Growing up, I loved my aunts. They were fun and never said no to anything my cousins and I wanted to do. Summers consisted of swimming, skating, countless trips to Six Flags, and bomb sleepovers that we never wanted to end, so my perspective made me look forward to the day I would become an aunt.
My aunts represented strong, educated, independent, and fun women and I wanted to be just like them! They weren’t disciplinarians (not that they had to be because I was an angel child, of course). So in my mind, they didn’t have as much responsibility as a parent. Boy, was I wrong.
I didn’t realize the tremendous importance of being the “cool aunt” until I became one.
How to Be a Cool Aunt
My tribe consists of 14- and 16-year-old teen girls,12-year-old twin boys, and an 11-month-old baby girl who probably gives me—in her own way—more information than all of the rest combined. These kids are my entire heart, and I love them as if they were my very own.
I recently turned 30, so while I’m an adult figure in the lives of the kids I know, there are times when I feel like I’m still figuring out my place in the world.
But I’m the one my nieces and nephews call when they want a trip to the mall, an evening at the movies, or dinner at a new restaurant.
I’m also the first person they call to talk about the latest school drama. When I get those emergency calls, my cool aunt persona vanishes while I panic—but only on the inside. As the adult, I have to quickly pull it together and keep calm so that they don’t freak out with me.
Being the cool aunt can be stressful at times. I must walk a tightrope between being fun and cool and wise and responsible. Sure, I want them to be able to come to me, but I also want to give them the best advice. The kind of good advice my aunties gave to me.
Secrets are especially hard to keep when they’re piping hot like tea.
I have learned that most parents have no idea how much their kids notice. They watch everything which is something I’ve come to be mindful of. Over the years, I’ve heard countless stories about their parents, teachers, friends, and even the grandparents. The funny thing is, I never even have to ask; they just tell me what’s on their mind. And I am grateful for that because it means they trust me and are comfortable opening up to me.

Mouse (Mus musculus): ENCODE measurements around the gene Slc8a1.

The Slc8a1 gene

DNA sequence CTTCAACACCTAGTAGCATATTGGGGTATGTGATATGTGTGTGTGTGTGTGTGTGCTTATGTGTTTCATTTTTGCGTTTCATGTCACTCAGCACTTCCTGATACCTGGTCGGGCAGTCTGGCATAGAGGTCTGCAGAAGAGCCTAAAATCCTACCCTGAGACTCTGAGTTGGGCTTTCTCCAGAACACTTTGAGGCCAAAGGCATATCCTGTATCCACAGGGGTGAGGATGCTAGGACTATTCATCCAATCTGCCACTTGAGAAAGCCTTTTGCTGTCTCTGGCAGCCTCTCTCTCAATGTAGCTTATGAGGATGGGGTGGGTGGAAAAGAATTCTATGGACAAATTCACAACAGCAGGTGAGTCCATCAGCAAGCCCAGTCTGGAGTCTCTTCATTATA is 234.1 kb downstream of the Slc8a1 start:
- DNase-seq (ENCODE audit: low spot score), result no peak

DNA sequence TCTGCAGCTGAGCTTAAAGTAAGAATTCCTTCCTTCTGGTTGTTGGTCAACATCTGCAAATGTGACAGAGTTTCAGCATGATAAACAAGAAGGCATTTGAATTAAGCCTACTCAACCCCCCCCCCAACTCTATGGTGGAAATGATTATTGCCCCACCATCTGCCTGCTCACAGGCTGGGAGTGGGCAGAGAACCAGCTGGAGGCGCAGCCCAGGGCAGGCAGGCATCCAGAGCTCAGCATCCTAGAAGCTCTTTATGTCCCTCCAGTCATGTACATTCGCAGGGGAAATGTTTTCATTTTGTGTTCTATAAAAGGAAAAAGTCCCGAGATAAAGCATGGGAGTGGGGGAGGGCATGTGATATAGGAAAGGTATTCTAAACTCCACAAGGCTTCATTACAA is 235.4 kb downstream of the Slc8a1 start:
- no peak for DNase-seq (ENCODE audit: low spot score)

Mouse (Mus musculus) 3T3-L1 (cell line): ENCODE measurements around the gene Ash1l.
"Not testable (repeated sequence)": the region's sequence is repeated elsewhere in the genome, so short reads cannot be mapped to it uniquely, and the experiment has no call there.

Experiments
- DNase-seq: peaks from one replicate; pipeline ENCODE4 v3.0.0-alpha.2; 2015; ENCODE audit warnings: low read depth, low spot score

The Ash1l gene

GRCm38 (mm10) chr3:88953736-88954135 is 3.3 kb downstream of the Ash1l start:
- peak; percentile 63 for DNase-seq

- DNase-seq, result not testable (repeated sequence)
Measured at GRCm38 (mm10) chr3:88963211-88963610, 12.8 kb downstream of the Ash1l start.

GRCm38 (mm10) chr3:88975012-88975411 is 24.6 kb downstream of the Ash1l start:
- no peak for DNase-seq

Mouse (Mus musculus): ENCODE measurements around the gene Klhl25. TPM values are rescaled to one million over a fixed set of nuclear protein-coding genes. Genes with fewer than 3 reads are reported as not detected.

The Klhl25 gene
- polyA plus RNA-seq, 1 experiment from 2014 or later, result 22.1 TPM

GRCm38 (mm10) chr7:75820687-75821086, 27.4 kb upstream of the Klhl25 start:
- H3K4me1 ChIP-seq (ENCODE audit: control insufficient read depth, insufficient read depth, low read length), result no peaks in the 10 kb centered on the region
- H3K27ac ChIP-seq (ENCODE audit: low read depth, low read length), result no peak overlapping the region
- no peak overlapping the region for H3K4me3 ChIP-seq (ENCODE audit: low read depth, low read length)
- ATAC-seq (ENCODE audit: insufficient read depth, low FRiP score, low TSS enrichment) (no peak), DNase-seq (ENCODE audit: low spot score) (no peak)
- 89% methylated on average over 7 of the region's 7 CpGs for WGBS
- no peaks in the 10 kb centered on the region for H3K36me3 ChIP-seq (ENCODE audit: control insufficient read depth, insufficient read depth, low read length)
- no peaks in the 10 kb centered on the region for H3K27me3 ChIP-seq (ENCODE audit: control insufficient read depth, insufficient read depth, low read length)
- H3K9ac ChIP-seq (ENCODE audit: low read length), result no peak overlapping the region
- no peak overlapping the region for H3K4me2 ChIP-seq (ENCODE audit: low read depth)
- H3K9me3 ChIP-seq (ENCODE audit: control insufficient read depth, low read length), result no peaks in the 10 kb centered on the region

My main role as the cool aunt is to listen and sometimes mediate between parents and kids.
Parents don’t always understand their teenagers and teenagers forget their parents were once teenagers themselves. They think their parents have no clue or are just plain “aggy” (which means aggravating in teen-speak).
That’s where I come in. I bridge the gap between parents and teens because I am in between both of their ages and I can empathize with both sides. And what I’ve experienced, most of the time, is that all it takes is one example to change the perspective of both sides. Sometimes I think I should have majored in psychology in college!
Being the cool auntie is essentially like being a part-time parent—only you can give the kids back when you get tired of parenting. I like to think that it’s practice for being a future parent myself. I have been around them since they were born, and it’s sometimes hard for me (like it’s hard for their parents) to see them as tweens and teens now. But I love being their go-to person, regardless of the circumstance, and I love that their parents trust me to guide them in the right direction.
I have grasped as an aunt that it really does take a village to raise children, and I’m happy to contribute.
Everyone plays an integral part. And the kids in my life need me for different reasons than they need their parents. Growing up, I never considered what a significant role my aunts played in my life. But now that I’m on the other side, I’m grateful they were there to show me how it’s done. I won’t ever take it for granted.